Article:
Concern for my 14 year old son and his isolation

Home Welcome to the ADDitude Forums For Parents Teens & Young Adults Concern for my 14 year old son and his isolation

Viewing 19 reply threads
  • Author
    • #50664

      Hi-My son is 14 years old and has no real friends. He talks about kids in school but would never do anything with them outside of school. He says that he says hi to people but no one ever talks back. He does not have the communication skills to start and keep a conversation going with a peer. it causes him a lot of anxiety so he has just quit trying and now sits in his room alone playing video games or watching youtube. This breaks my heart. I try to pull him out as much as I can but he needs more than mom. He refuses to try counseling, been there and done that with little help. I have SEARCHED the internet for a social group or hangout place for kids that struggle with this with nothing to be found. I did find a group that taught social skills but they are to basic for an ADHD kid, they are more in line for a high functioning Autistic child. So I am here looking for any and all advice and to see if anyone is near the north metro area of Minnesota and would like to start a group with me. Thank you for you help.

    • #50723

      My daughter had similar trouble when she began junior high and into high school– mostly because her elementary friends peeled off for one reason or another. She was unhappy. Last year I started her in a private school (almost by accident), and I was completely surprised by her willingness to visit the school. I’m a big proponent of public education, but for her the tight-knit, welcoming community was an immense improvement. You might look around your area and see what’s available. Some of them are religious (not a bad thing sometimes :)), but not all are religious, and in our case there was a sliding scale based in income. Still is expensive, but I consider it the best money I’ve spent in the last decade.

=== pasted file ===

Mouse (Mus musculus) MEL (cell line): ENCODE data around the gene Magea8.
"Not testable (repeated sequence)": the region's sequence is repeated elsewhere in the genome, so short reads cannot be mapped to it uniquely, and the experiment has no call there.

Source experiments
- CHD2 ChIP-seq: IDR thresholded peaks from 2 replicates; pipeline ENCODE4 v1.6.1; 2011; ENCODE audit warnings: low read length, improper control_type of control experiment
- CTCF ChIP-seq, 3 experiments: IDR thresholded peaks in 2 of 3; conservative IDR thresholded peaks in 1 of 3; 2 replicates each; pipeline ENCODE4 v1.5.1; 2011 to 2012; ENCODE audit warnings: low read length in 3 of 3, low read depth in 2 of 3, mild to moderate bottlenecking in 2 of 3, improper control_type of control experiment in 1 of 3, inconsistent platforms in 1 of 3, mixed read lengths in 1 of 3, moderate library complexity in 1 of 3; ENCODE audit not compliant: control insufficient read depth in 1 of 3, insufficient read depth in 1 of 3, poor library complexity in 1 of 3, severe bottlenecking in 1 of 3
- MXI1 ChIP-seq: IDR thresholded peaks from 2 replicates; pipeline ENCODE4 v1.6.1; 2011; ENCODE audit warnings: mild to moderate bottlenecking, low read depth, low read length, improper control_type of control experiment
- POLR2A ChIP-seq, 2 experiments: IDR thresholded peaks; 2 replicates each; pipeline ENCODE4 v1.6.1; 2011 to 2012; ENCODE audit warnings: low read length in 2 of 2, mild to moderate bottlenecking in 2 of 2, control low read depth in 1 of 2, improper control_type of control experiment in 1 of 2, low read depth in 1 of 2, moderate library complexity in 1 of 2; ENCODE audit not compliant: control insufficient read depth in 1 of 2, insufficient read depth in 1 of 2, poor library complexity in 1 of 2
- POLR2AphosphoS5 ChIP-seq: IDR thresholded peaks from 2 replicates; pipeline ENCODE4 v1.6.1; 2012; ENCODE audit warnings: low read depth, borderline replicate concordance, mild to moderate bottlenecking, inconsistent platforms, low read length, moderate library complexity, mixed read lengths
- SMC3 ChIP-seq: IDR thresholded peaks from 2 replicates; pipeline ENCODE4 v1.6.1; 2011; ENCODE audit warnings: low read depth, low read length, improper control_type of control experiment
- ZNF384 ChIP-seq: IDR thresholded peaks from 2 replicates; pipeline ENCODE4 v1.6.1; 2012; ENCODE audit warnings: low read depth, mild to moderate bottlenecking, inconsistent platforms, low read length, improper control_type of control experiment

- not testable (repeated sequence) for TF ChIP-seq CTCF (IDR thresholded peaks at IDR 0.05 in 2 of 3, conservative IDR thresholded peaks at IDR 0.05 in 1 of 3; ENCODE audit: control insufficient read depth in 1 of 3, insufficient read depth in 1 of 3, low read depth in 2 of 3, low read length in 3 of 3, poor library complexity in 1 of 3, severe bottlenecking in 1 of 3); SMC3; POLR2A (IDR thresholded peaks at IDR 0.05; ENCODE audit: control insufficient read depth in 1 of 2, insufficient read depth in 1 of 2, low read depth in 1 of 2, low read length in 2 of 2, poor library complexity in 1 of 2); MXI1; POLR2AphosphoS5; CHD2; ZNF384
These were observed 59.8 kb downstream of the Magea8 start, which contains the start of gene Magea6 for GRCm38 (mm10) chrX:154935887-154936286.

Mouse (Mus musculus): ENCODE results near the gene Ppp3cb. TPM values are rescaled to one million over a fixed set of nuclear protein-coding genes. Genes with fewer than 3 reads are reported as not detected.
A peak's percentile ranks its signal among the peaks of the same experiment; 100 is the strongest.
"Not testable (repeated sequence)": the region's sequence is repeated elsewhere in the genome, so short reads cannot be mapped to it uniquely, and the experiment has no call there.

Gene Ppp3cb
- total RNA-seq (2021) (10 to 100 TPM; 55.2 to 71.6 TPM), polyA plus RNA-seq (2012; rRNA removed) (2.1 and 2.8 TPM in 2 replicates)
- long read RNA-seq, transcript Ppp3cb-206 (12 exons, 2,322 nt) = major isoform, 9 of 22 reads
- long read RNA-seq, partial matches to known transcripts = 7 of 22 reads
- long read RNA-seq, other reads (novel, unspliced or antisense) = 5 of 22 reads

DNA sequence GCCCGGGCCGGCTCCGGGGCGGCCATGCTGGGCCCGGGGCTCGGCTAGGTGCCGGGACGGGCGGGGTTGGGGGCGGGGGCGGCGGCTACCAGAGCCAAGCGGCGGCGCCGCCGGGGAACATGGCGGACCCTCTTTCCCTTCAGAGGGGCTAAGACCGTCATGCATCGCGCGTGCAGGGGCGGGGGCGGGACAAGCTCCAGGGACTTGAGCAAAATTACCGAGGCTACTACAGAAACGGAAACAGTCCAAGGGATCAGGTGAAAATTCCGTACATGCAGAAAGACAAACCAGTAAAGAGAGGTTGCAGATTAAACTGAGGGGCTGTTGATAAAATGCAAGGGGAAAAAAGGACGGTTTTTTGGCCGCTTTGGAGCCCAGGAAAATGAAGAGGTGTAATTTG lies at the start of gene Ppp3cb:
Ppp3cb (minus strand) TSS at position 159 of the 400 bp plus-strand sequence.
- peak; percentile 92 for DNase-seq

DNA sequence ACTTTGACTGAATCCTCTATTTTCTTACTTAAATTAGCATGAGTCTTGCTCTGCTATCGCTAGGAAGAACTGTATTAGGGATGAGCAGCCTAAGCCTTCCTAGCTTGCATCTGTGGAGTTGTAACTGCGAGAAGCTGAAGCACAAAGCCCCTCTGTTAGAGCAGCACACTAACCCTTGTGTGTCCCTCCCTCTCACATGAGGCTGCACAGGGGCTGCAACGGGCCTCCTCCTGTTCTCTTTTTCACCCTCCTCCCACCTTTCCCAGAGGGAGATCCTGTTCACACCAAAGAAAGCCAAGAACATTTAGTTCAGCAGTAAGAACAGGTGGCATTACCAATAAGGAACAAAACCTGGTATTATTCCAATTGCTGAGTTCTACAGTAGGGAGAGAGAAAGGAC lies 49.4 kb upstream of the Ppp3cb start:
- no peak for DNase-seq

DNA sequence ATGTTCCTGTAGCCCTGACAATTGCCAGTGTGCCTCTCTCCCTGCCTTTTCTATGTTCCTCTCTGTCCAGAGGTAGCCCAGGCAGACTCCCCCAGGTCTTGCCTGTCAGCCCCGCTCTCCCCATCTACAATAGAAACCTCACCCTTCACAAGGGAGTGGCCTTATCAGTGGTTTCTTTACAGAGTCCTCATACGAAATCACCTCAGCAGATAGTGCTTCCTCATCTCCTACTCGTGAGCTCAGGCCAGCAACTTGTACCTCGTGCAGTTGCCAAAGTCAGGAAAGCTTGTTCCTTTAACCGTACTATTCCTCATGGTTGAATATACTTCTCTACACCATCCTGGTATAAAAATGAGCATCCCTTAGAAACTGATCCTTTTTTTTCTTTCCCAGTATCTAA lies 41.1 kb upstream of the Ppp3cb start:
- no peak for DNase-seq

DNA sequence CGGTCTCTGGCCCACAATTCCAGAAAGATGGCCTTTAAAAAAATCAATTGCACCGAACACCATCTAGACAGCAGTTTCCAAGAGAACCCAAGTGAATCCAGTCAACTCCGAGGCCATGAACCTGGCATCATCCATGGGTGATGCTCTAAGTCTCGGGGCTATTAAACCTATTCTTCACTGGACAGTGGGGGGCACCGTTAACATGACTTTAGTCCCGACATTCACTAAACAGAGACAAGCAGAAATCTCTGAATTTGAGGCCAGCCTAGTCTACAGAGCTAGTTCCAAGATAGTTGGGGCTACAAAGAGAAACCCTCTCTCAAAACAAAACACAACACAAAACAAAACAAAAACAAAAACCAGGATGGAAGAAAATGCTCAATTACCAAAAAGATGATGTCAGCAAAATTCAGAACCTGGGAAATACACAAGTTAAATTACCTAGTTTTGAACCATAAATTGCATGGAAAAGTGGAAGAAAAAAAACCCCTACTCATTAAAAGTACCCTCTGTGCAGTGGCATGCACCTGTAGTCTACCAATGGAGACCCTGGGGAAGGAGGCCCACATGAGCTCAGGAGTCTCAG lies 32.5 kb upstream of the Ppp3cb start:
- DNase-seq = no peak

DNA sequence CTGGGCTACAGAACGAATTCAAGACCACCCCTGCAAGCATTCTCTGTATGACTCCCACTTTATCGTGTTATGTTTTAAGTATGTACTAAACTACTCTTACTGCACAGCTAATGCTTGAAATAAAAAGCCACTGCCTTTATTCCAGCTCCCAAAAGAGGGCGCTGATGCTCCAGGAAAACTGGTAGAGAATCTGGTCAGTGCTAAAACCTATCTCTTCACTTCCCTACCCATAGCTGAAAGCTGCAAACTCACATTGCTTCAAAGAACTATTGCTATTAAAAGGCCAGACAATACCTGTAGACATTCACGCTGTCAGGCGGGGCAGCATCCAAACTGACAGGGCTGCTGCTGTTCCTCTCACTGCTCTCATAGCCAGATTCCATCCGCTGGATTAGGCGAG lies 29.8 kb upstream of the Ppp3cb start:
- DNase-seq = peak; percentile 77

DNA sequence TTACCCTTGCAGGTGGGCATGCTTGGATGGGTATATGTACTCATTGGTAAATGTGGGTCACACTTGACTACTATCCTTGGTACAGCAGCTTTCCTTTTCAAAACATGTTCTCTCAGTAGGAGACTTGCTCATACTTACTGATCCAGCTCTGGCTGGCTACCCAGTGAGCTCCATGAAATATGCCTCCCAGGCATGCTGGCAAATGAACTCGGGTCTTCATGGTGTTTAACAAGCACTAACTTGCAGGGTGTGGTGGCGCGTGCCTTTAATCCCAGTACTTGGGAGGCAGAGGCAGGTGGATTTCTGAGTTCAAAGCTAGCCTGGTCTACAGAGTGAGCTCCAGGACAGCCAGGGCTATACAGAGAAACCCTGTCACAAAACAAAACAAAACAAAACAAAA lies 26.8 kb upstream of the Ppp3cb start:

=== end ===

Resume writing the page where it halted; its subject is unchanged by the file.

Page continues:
Good Luck to you and your Son and keep the faith that things will become easier for him!
      Best Wishes,

    • #50779
      Penny Williams

      My daughter, not diagnosed with ADHD but with anxiety, has been much the same all through high school (she graduates next week). She tells me she has a hard time reading people and is scared to death of accidentally saying something insensitive, offensive, etc., so she just doesn’t try. She has a few friends but rarely sees them outside of school (they invite her to parties, but she hates parties).

      I used to push her to try to do things outside of school with friends. It just stressed her out. Eventually, I accepted that she’s an introvert, has a lot of social anxiety (as do I), and is genuinely more comfortable being at home or with another person one-on-one.